Alfet - "in the ancient Anglo-Saxon Law, signified a Calderon or Kettle of boiling Water, in which a Person accused of a Crime thrust his Arm up to the Elbow, and held it there some Time, as a Trial and Argument of his Innocency, so that if he was hurt he was held guilty, and if not acquitted"
Allaborate - to labour vehemently
Allectation - an alluring, enticement
Allophylus - one of another tribe, nation, or kindred, a strainer or alien
Amabyr or Amyabyr - "the old Custom or Price which was to be paid to the Lord of the Manor for the Virginity of a new married Woman"
Ambrosia - "the delicious food and Jellies, which, as the Poets feign, the Heathen Gods eat, also a Medicine prepared to be as pleasing to the Palate as possible"
Amenable - easily to be led or ruled
Amortize - to kill
Amphibiology - an obscure speech that has a double meaning, or an ambiguous way of writing or speaking, so that the meaning may be taken into different and contrary senses ("the English Tongue is not so liable to this Abuse as the French, nor the French so much as the Latin")
Anacephalæosis - summing up "the Heads of Things", a brief summary, and of course to repeat the "Heads of a Matter" was to anacephalize
Anachronism - todays means something that is inappropriate to a said period, so something often considered conspicuously old-fashioned, but it once meant an error in chronology or in the computation of time, so a fact or event placed earlier or later that it really was
To Anatomize - "to dissect or cut up the Body of Man or Beast, in order to view its Parts"
To Angle - we all know anglers who go angling, but 'angle' was Saxon for hook, and they once just said 'to angle' was to fish with a hook
Anni Nubilis - "the Age in which a Maid becomes fit for Marriage, which is at 12 Years"
Anthroposophy - has a 20th C definition, but once simply meant the "knowledge of the Nature of Man"
Antanagoge - had almost the same definition in the past, but it meant "not being able to answer an Accusation of the Adversary, we return the Charge, by loading him with the same Crimes"
Anticursor - a scout or fore-runner
Antipast - a fore-taste
Antipredicaments - "Things necessary to be known before hand, for the better understanding the Predicaments"
Antimony - once known as "a mineral Substance of a metalline Nature, consisting of a Sort of sulphurous and metallic Substance having all the seeming Characters of a real Metal, except Malleability, so that it is called Semi Metal"
Antipædobaptists - those against baptising children
Antipodes - was once "such Inhabitants of the Earth as live Feet to Feet, or diametrically opposite one to the other. Pope Gregory excommunicated all such as believed the Antipodes"
Antistrumatick - "good against the King's Evil" (see Royal Touch)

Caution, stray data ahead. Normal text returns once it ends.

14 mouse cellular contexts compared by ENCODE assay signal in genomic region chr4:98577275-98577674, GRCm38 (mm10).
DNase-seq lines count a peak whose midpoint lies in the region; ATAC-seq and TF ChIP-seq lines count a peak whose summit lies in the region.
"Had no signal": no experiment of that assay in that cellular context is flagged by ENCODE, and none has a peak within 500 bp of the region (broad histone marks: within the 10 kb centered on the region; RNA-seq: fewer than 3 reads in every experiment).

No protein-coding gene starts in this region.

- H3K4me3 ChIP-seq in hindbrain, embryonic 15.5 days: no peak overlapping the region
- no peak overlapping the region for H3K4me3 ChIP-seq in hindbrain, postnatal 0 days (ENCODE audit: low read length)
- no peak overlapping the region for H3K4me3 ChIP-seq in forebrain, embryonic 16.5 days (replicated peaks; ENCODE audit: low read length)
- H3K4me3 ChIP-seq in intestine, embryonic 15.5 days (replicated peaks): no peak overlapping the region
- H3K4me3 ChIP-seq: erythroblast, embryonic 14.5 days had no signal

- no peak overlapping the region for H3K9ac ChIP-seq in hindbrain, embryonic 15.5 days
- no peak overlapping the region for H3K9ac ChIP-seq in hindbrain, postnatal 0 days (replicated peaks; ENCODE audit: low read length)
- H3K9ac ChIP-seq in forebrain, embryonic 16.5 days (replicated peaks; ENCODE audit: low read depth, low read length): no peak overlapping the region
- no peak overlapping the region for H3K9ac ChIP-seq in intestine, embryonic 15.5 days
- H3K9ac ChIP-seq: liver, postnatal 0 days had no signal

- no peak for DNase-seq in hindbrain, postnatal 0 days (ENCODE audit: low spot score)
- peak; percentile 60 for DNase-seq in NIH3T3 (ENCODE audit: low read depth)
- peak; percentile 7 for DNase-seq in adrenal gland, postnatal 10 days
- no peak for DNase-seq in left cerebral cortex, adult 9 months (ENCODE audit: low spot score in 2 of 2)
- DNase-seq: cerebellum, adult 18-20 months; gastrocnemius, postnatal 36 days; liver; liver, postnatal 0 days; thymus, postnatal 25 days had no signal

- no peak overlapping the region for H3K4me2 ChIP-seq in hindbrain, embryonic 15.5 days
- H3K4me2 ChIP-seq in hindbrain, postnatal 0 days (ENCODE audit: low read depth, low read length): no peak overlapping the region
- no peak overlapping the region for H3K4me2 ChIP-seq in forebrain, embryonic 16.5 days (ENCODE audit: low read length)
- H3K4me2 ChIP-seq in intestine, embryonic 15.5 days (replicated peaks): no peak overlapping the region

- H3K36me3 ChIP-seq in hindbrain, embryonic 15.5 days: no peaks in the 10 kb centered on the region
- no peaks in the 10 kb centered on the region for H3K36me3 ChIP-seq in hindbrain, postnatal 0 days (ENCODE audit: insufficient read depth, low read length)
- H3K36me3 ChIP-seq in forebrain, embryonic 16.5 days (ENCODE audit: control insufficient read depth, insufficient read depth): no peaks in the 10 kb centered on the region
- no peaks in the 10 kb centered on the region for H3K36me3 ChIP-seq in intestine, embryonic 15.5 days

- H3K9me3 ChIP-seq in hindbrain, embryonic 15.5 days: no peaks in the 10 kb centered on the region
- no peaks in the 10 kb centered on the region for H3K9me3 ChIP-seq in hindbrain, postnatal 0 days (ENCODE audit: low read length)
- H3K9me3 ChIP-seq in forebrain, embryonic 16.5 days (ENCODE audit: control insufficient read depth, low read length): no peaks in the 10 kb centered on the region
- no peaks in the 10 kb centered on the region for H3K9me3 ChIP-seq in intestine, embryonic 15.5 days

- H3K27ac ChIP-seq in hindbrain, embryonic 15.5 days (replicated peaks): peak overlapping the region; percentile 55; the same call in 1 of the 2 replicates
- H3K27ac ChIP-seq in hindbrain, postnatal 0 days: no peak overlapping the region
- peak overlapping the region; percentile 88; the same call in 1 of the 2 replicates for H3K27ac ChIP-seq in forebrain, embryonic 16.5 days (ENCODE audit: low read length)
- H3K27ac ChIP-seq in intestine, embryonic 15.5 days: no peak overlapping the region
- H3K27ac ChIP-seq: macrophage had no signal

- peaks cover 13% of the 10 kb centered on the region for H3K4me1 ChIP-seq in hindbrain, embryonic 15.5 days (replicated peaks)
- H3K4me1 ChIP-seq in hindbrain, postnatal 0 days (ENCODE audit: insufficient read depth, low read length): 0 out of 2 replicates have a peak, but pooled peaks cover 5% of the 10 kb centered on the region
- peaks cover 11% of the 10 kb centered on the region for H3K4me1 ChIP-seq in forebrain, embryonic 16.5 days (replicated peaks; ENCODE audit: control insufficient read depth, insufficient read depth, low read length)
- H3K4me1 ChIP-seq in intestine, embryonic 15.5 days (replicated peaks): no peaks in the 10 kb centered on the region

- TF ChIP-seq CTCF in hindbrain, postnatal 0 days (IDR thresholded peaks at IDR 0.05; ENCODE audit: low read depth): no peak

Apparatus - "the Fitness of the Instruments to perform certain Things with"
Areotectonicks - "that Part of it which teaches to attack an Enemy safely, and fight advantageously"
Argentum - Quicksilver or Mercury
Arles …penny - "Earnest Money given to Servants when they are first hired", was an 'earnest payment' which once paid would be a pledge to not strike a bargain with another
Arse-Verse - "a Spell written on a house to prevent it from burning"
Arsy-Versy - "Heels over Head", topsy turvy, without order
Art and Part - when someone both contrived and committed a crime
Atmosphere - "is the lower Part of the Region of the Air or Æther, with which our Earth is encompassed all round, and up into which the Vapours are carried, either by Reflection from the Sun's Heat, or by being forced up by the subterraneous Fire"
Atom - "is such a small Particle of Matter that cannot be physically cut or divided into any lesser Parts"
Averruncation - "a lopping off the superfluous Branches of Trees"
Avowtry - Adultery
Augmentum - "a Computation from what Time the Heat of a continual Fever has seized upon the whole Mass of Blood, till it hath arrived at the Height"
An Autangelist - "a Messenger, one who is his own Messenger"
Authentical - "that is of just or good Authority", or also original, and you also have Authenticalness meaning genuineness
Autochthones - "Home-born, the original Inhabitants of any Country"
Autoptically - with one's own eyes
Awhaped - amazed, astonished
Axinomancy - "Divination by Hatchets"
Bachileria - "the Commonalty, as distinguished from Nobility"
Baculometry - "the Art of measuring accessible or inaccessible Distances or Lines, by one or more Staves"
To Bake - "As she has brew'd e'en so let her bake" is what a father would say to a daughter that has married to her misfortune and with out his consent
Balderdash - "any thing mixed with Discretion", or a 'mingle-mangle'
Bantling - "a small Child"
Barbecue - "a Hog dressed whole"
Barbigerous - "having a Beard"
A Bare - "a Place made smooth to bowl in, a Bowling Alley without Grass"
Bargain - to make a contract, and/or "transferring the Property from Bargainer [seller] to Bargainee [buyer]"
Battology - "a vain foolish Repetition of the same Words over and over again in the same Discourse, a vain babbling"
Beam - "a Sea Monster like a Pike, a dreadful Enemy to Mankind, seizing like a Blood-hound , and never letting go, if he gets past hold. The Teeth of this Fish are so venomous, that unless and Antidote be presently applied, the least Touch of them is mortal"